Catholic Conference of Ohio
Tuesday, November 24, 2020

News & Press - Catholic Conference of Ohio

Bishop Chairmen Urge the Supreme Court to Preserve the Right of Catholic Foster Care Agencies to Serve

Three bishop chairmen of the U.S. Conference of Catholic Bishops (USCCB) have issued a statement on the oral arguments held before the Supreme Court of the United States in Fulton v. City of Philadelphia.

“...the Supreme Court heard arguments in a challenge to government exclusion of Catholics from providing foster care because we engage in this ministry as Catholics – that is, consistent with Church teaching on marriage and family. We pray the Court’s ruling will fulfill the First Amendment’s promise that religious believers may bring the full vitality of their faith to the public square, and will reject a hollowed-out pluralism that permits people of faith only to preach but not to practice.”

USCCB amicus brief

Bishops Praise Supreme Court Decisions Recognizing Religious Liberty (U.S. Supreme Court Part 3)

Religious Freedom upheld in two cases

The Supreme Court of the United States has issued its decision in the consolidated cases of Our Lady of Guadalupe School v. Morrissey-Berru and St. James School v. Biel. These cases involved the right of Catholic schools, free of government interference, to choose teachers who will teach and model the Catholic faith. By a vote of 7-2, the Court ruled in favor of the schools.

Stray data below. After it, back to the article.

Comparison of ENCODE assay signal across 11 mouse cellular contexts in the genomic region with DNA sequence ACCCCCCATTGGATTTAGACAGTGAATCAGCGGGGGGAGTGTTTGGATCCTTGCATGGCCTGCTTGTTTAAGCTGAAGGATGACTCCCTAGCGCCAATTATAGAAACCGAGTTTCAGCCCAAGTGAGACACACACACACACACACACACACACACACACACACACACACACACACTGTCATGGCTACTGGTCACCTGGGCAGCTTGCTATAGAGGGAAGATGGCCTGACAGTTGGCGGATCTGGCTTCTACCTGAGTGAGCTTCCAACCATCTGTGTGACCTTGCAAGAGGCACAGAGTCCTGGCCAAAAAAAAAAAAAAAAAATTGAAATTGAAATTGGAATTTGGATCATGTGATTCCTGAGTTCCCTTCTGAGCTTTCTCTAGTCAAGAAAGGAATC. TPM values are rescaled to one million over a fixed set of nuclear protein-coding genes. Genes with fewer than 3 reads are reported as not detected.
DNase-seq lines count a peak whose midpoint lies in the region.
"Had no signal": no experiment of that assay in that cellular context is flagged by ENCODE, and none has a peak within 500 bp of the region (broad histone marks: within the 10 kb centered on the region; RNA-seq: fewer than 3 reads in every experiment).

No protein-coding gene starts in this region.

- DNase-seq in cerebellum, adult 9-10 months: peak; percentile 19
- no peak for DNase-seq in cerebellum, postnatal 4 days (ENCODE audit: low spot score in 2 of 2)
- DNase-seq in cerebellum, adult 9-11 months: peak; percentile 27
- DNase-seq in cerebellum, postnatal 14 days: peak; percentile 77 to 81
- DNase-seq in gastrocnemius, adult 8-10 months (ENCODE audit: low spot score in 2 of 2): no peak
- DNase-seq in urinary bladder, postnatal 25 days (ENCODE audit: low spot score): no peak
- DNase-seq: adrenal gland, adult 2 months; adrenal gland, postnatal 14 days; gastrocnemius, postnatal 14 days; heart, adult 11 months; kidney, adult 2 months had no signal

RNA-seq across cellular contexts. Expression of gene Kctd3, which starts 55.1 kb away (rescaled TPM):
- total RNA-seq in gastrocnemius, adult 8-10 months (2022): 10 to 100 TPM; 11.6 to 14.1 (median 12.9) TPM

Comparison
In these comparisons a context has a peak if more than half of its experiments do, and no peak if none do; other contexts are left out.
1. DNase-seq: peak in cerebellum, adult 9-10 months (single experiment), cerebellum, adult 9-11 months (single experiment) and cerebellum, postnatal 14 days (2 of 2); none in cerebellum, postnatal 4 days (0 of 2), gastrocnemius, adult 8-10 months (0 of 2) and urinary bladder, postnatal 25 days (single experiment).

In the Little Sisters of the Poor v. Pennsylvania case, the Court affirmed that religious employers cannot be forced to provide contraceptives and abortion-inducing drugs in their health care plans, if doing so would violate that organization's religious beliefs.

Archbishop Thomas G. Wenski of Miami, chairman of the U.S. Conference of Catholic Bishops’ (USCCB) Committee for Religious Liberty, Bishop Michael C. Barber, S.J. of Oakland, chairman of the Committee on Catholic Education issued a joint statement on Guadalupe decision. Archbishop Thomas G. Wenski and Archbishop Joseph F. Naumann of Kansas City, chairman of the Committee on Pro-Life Activities, issued a joint statment on the Little Sisters decision.


Law Briefs: Special Edition July 13, 2020 USCCB Legal Summary of the Cases

U.S. Supreme Court (Part 2)

Court rules that religious schools cannot be excluded from public benefits based upon religious status.